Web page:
Palatalization in Old Church Slavonic

Jan 30, 2015 by


[For a discussion of the image, see the post in the LanguageHat blog.]

In our examination of the Old Church Slavonic (OCS) declension system, we have noticed some peculiar consonant alternations, for example: člověkъ ‘man’ (nominative singular), but člověcě (locative singular) and člověče (vocative singular). The root also ends in “k” in accusative, genitive, dative, and instrumental singular, all six forms of the dual, and accusative, genitive, dative, and instrumental plural; the alternant “c” is also found in nominative and locative plural. The same alternation also appears in other inflectional forms of both nouns and verbs, as well as in some derivational (word-formation) patterns. Where do they come from?

These alternations are a result of a process known as palatalization.* In OCS, there was a phonotactic rule (i.e., a type of rule that governs what sounds can or cannot appear next to what other sounds) that prevented velar sounds from occurring before front vowels. Velar sounds are consonants articulated with the back of the tongue against the soft palate (i.e., the back part of the roof of the mouth, known also as the velum). In OCS, there were three velar consonants: k, g, and x. Front vowels are vowels pronounced with the tongue moving forward; in OCS, there were five front vowels: i, e, ě, ь, and ę. Thus, k, g, and x could not appear in front of i, y, e, ě, and ę. What happened if for some reason such a configuration emerged? The answer is palatalization, which changed velars into coronal and palatal sounds. (Coronal sounds, like /ts/, are articulated with the front part of the tongue, “corona” in Latin; palatal sounds, like /č/, involve a movement of the body of the tongue up towards the hard palate.) Palatalization of velars before front vowels is quite common cross-linguistically, as it is an assimilative type of process: velar sounds, which are articulated in a way quite distinct from that of front vowels, are turned into consonants whose articulation occurs more “in the front of the mouth”. The specific alternations that arose in Slavic as a result of two different palatalization processes, as explained below, are summarized in the following table:**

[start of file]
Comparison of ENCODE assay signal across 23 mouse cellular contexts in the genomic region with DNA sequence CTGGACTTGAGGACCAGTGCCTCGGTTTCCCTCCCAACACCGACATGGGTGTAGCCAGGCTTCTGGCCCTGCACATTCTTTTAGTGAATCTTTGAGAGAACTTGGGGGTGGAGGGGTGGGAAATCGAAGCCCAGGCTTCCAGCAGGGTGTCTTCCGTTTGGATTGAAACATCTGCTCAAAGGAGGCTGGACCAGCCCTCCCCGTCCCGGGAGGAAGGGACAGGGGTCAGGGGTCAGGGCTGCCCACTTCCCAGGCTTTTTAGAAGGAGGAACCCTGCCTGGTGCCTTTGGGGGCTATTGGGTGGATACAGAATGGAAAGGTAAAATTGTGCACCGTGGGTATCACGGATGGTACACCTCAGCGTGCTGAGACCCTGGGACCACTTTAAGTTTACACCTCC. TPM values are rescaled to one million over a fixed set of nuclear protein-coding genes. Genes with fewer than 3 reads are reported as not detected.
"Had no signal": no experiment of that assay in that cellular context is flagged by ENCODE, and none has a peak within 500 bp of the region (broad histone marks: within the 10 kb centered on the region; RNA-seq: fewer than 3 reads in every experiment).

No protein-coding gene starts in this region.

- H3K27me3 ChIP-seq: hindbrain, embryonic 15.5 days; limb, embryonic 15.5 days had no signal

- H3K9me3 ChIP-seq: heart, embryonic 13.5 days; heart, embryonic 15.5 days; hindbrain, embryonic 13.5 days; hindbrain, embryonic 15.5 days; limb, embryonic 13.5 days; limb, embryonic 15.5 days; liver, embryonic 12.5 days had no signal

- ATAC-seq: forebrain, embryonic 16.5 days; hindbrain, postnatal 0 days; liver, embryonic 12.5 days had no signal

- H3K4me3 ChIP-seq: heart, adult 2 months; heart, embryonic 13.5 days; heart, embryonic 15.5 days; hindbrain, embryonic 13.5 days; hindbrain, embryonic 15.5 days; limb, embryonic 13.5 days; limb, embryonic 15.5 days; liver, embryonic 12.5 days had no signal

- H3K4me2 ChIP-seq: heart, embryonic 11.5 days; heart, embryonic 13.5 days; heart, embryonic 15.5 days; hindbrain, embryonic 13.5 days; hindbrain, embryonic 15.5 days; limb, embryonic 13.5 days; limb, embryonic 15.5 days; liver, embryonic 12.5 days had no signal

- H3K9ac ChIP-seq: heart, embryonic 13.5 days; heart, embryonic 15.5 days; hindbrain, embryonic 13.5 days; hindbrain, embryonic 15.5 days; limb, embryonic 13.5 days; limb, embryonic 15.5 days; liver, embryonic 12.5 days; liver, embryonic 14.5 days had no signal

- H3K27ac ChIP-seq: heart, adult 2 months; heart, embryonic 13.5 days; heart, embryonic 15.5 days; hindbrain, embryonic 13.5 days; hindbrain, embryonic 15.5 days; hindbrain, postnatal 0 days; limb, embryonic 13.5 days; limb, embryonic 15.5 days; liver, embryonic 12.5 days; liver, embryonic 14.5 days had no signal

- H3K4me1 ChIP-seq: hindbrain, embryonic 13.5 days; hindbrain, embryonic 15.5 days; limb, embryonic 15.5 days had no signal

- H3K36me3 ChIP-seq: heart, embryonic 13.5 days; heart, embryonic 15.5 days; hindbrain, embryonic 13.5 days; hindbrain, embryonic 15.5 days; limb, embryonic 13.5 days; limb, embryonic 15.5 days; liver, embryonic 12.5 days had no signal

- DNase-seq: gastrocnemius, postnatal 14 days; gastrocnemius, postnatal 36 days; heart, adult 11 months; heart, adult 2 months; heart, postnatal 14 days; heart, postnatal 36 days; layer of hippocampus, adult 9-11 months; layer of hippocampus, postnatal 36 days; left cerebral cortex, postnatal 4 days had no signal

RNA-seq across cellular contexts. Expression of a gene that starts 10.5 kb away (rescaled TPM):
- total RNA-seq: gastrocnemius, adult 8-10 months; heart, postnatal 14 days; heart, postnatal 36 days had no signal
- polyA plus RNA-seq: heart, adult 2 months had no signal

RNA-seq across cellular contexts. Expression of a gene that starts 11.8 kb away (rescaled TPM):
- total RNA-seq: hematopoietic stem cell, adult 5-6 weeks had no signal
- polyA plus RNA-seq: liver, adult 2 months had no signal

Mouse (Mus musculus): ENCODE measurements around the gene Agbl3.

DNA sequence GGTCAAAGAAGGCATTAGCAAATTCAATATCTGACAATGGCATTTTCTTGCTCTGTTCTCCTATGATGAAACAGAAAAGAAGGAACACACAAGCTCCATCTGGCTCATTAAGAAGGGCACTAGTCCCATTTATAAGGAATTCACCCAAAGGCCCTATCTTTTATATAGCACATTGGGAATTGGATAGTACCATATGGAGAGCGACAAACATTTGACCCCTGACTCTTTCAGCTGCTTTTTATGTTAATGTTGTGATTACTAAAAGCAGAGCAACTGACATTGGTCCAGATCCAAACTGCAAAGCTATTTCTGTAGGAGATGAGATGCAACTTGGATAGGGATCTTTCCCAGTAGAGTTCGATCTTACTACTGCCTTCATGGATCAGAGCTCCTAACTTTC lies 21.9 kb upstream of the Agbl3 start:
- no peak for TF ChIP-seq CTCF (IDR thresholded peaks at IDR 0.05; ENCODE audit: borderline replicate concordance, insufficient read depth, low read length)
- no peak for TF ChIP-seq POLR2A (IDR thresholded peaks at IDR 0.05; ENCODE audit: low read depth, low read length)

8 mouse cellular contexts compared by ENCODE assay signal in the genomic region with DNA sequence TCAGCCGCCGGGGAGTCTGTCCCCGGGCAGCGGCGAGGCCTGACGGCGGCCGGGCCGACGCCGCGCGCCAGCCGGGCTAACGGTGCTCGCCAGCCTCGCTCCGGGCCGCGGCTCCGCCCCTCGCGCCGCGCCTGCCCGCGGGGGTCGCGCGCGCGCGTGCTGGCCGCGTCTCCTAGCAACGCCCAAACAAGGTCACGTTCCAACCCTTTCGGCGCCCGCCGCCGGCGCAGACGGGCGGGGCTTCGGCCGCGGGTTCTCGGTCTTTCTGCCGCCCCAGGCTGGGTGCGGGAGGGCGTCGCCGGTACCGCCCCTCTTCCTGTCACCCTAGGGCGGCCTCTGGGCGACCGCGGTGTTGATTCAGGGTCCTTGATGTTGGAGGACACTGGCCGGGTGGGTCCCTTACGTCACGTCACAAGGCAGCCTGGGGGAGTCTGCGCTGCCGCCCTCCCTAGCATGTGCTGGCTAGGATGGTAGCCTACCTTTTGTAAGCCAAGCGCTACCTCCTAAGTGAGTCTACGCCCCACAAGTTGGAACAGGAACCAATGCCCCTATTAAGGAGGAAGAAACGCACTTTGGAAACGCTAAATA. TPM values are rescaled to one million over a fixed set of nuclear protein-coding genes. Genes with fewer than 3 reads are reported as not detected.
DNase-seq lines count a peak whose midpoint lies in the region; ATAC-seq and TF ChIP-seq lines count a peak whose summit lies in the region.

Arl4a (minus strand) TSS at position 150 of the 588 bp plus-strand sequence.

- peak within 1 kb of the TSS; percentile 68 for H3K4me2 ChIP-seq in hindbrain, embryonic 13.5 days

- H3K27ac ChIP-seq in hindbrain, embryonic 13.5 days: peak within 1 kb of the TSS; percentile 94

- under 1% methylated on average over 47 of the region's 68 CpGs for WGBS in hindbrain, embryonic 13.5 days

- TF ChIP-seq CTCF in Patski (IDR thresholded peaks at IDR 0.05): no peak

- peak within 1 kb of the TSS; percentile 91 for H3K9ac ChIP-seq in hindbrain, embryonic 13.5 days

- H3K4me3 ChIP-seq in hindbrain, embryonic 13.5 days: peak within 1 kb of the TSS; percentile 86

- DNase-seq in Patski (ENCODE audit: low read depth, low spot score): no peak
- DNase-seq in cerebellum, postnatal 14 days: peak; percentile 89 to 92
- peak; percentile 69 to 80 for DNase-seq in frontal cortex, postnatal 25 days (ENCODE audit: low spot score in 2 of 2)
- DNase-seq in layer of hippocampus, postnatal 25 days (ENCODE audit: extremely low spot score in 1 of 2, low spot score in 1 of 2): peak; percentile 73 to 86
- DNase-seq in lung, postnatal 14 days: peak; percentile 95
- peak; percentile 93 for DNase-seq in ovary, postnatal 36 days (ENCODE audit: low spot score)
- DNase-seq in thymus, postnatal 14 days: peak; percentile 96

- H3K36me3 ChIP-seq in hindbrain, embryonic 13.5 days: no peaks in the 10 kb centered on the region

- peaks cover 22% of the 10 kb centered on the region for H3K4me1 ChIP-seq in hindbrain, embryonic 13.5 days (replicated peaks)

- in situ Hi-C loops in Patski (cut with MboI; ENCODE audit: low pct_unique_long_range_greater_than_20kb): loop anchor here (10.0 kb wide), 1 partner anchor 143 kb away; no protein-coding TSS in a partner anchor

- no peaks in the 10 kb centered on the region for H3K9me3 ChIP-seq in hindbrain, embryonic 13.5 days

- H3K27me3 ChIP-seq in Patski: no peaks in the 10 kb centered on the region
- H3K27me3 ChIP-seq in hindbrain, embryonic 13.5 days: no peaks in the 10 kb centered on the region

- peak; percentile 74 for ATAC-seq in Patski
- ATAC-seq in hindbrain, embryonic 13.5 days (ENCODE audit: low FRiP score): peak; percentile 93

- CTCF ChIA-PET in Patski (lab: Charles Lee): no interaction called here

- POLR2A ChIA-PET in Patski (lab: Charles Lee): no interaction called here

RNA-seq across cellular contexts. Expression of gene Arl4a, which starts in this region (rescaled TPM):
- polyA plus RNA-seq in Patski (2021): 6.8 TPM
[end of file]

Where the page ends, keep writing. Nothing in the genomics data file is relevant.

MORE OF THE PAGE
Alternations resulting from First and Second Slavic Palatalization:





First Slavic Palatalization




Second Slavic Palatalization

/ts/ (“c”)

/dz/ (“ʒ”)



In historical linguistics, the two distinct processes of palatalization of velars are distinguished, called “First Slavic Palatalization” and “Second Slavic Palatalization” (they are thought to have occurred in that order). Although historically they were triggered by distinct subsets of front vowels, some of these distinctions have become obscured by later changes that affected the vowels. The First and Second Slavic Palatalizations applied in Proto-Slavic, resulting in changes to root consonants. The effects of the First Slavic Palatalization are best illustrated by the following old Germanic loanwords (asterisks indicate forms that have been reconstructed but not attested):

Germanic *helmaz ‘helmet’ > PSl. *xelmu > *šelmu > OCS šlěmъ, Rus. šelóm, šlem